Posted by: Bill Otis | Jul 17, 2013 3:32:25 PM

In California if a defendant claims self defense the jury is given the following instruction:

"He or she is entitled to stand his or her ground and defend himself or herself, and, if reasonably necessary, to pursue an assailant until the danger of death or great bodily injury has passed. This is so even if safety could have been achieved by retreating."

I wouldn't expect Joe or Midwest Guy to know this, since they are big on talk but short on experience. But for those of us in the trenches every day, we know what a farce the AG's pronouncements have made of this case. He is a clown.

Posted by: Tocqueville | Jul 17, 2013 3:57:55 PM

Evidently the Florida prosecutors trying the case against Zimmerman believe that Stand Your Ground was never implicated in the case. I wonder what those guys know that Holder and Joe do not?

See for yourself:

http://reason.com/blog/2013/07/15/zimmermans-prosecutors-did-not-think-the

Posted by: Tocqueville | Jul 17, 2013 4:01:57 PM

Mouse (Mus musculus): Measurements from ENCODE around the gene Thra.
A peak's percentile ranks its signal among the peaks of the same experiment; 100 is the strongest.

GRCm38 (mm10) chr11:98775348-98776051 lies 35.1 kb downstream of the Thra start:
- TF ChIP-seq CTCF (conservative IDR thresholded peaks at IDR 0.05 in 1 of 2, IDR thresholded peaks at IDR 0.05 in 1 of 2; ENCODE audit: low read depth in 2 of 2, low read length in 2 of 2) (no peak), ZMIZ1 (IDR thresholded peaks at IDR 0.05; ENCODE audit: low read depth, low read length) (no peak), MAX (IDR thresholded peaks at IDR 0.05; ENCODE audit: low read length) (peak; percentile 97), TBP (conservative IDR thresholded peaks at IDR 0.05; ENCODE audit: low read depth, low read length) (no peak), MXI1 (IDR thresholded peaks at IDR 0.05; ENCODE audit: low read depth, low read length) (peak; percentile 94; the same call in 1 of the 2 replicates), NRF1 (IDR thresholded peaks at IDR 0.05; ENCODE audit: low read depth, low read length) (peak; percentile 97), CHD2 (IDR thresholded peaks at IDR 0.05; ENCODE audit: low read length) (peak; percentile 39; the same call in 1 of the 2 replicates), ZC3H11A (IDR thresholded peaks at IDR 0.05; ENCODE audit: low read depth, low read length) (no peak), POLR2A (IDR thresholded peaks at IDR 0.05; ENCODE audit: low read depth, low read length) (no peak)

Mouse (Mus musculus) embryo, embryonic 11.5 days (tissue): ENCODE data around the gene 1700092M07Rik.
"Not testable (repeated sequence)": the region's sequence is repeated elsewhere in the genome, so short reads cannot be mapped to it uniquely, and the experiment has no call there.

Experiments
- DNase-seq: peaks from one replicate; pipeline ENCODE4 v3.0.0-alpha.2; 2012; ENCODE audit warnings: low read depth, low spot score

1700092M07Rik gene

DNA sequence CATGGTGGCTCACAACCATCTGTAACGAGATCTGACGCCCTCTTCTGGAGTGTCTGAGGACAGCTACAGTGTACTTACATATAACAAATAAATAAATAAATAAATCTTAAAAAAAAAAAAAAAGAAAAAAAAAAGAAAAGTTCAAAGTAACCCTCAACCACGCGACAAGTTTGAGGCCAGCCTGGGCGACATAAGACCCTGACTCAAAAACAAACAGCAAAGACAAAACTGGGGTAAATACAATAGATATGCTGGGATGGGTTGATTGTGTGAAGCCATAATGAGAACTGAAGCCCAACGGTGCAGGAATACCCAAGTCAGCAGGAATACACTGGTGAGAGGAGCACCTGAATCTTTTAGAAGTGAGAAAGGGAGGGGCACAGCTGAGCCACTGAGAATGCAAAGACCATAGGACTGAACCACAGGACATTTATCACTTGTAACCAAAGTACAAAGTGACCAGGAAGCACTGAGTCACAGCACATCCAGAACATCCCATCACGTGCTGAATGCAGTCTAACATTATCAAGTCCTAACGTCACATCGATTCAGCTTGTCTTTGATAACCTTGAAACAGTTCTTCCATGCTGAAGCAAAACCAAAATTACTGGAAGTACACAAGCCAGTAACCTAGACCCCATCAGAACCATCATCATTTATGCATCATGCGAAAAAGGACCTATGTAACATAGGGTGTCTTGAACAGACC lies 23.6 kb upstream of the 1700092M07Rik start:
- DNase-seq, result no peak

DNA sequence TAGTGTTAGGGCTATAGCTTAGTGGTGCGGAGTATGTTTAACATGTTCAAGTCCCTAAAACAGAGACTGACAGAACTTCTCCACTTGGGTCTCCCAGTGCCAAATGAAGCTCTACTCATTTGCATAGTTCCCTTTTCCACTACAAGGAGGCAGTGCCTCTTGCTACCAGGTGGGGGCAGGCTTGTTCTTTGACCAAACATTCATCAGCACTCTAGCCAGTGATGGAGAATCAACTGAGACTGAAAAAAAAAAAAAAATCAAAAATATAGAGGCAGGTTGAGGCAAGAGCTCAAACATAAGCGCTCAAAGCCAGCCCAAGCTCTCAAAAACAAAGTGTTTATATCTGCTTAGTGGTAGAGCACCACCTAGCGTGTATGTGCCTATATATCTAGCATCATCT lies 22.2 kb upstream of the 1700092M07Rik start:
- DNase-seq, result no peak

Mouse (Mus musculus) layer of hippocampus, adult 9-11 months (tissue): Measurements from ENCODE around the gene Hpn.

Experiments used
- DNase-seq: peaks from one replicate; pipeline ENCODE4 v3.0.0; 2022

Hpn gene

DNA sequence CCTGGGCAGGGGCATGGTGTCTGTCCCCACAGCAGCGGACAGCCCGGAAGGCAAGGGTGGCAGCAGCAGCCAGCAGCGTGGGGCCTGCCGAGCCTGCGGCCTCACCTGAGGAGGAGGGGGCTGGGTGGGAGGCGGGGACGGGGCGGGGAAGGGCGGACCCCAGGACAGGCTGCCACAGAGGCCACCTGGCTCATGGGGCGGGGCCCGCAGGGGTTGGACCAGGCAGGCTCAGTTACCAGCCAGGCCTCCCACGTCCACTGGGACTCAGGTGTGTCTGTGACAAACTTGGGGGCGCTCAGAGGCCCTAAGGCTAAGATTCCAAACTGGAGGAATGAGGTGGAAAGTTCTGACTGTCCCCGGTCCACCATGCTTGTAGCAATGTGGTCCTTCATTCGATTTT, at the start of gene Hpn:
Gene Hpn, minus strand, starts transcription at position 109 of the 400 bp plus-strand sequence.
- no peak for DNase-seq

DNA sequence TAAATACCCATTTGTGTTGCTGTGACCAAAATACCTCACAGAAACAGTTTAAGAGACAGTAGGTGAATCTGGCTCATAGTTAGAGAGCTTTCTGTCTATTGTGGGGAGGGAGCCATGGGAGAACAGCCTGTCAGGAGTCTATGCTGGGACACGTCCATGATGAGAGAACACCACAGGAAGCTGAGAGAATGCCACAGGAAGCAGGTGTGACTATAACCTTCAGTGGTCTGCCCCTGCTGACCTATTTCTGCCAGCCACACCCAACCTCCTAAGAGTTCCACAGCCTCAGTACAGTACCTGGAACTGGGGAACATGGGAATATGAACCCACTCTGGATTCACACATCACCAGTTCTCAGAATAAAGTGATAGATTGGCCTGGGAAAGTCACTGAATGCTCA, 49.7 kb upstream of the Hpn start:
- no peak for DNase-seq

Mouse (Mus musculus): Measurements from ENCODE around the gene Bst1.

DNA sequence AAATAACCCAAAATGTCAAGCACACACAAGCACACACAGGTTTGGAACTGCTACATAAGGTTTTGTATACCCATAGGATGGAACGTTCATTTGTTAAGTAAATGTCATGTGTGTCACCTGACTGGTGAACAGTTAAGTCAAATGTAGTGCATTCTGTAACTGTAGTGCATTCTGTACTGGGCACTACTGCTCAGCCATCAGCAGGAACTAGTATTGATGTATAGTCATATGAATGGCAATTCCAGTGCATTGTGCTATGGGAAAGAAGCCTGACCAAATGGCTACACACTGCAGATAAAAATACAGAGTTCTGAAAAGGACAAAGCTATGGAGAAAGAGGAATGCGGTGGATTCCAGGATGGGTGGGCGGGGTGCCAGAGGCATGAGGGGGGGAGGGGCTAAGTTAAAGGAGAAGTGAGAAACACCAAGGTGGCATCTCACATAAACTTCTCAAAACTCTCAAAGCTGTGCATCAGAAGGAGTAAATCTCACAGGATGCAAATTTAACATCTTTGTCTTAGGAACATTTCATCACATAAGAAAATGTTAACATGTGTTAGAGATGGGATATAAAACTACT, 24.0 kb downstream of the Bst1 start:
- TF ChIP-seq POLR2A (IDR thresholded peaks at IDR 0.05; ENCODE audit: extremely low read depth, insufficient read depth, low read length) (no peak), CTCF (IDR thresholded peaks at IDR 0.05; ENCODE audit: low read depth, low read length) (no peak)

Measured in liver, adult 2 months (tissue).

There are slightly over a hundred murder/manslaughter convictions in federal court per year (looking at the USSC stats), so there must be federal authority out there on how to charge the jury on self-defense, whether it's embodied in a statute or not (plus perhaps there are federal-court assault prosecutions where the jury needs to be instructed on self-defense). Some of these cases have odd jurisdictional hooks (e.g. the 1895 case I mentioned above was in federal court because the shooting occurred in Indian Country, although both defendant and decedent were white). But homicide prosecutions are so much the exception rather than the rule for DOJ that there's no reason to think that anyone there has enough relevant experience or expertise such that an opinion that the majority rule is wrong and all the states should instead adopt the present minority rule should be taken particularly seriously (even leaving aside the problem that prosecutors by nature will tend to prefer the rule that makes convictions easier). By contrast, DOJ obviously does have considerable experience and expertise locking people up for non-violent firearms offenses, and I would love to hear Attorney General Holder address the NAACP about why there's no disparate impact issue with "firearms" being the primary offense category with the highest percentage of black offenders in the federal system. (Table 4 in the USSC stats.)